September has arrived and, with it, full political agendas for European leaders. Efforts will focus on stabilizing tensions in the euro area, both at a fiscal and bank level. However, this is no easy task. The high degree of heterogeneity between the different countries of the Monetary Union makes it difficult to implement effective policies that satisfy most of the European partners.
The latest public debt figures for the first quarter of the year reflect this divergence between euro area countries. The public debt of the euro area as a whole represents 88.2% of its gross domestic product (GDP).
This level is relatively comfortable when compared with other developed countries such as the United States and Japan, whose public debt at the end of 2011 stood at 102.8% and 229.9% of GDP respectively. However, the differences between member states of the euro area are significant.
In particular, in the first quarter of the year the public debt of Finland and the Netherlands reached 48.7% and 66.8% of their GDP respectively. In the same order, the public debt for Germany and France stood at 81.6% and 89.2% of GDP, although with visibly different trends. German debt remained almost constant while French debt rose by 3.2 percentage points compared with 2011 and passed the target debt figure established for the year as a whole.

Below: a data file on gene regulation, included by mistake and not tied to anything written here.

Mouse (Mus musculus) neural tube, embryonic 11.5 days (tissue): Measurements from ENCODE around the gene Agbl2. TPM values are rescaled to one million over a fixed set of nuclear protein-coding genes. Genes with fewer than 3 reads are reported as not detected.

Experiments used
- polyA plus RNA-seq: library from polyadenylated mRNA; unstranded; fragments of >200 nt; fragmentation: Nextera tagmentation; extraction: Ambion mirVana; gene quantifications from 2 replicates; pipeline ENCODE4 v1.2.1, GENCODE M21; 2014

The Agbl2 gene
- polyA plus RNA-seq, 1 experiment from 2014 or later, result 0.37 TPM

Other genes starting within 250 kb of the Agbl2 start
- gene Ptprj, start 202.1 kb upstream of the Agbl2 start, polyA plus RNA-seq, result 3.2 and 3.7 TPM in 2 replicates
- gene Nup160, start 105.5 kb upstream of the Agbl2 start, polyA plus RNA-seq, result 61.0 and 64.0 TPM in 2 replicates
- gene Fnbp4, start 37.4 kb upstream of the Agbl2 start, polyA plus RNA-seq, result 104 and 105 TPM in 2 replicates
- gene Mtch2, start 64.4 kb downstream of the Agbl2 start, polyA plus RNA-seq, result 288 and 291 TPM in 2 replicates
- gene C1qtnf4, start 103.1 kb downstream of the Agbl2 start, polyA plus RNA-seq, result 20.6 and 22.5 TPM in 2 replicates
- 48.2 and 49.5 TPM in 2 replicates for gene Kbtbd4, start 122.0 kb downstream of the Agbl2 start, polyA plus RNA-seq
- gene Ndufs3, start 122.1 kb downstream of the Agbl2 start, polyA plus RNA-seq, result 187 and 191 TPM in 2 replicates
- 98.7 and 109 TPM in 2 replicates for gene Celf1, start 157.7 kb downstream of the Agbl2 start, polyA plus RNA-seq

For their part, in Greece, Italy, Portugal, Ireland and Belgium public indebtedness exceeds their gross domestic product.
In the Spanish case, the public debt ratio reached 72.1% of GDP in the first quarter of the year. A level that, although comparatively small, is expected to grow dramatically throughout 2012. The approval of a package of state aid to the banking sector, which will probably total around 60 billion euros, is one of the main factors behind this rise.
In this respect, since the financial crisis erupted, the relationship between sovereign risk and bank risk in euro area countries has intensified considerably. As can be seen in the graph above, bank liabilities in the hands of the public sector account for 4.1% of the euro area’s GDP.
If we also include contingent guarantees; i.e. coverage by the public sector of part of the banking system’s debts in the case of failure, this figure rises to 11.0% of GDP. Once again, the differences between countries are large. For example, Ireland’s public sector aid to its financial sector has pushed up the country’s public debt by 29.5 percentage points, compared with the almost zero impact this has had in countries such as Italy and France.
Within this context, it is crucial to break the relationship between bank and sovereign risk and, to this end, it is vital to create a European supervisory and regulatory system. In this respect, the European Council meeting in September has generated a lot of anticipation as it is expected to provide some details on the specific.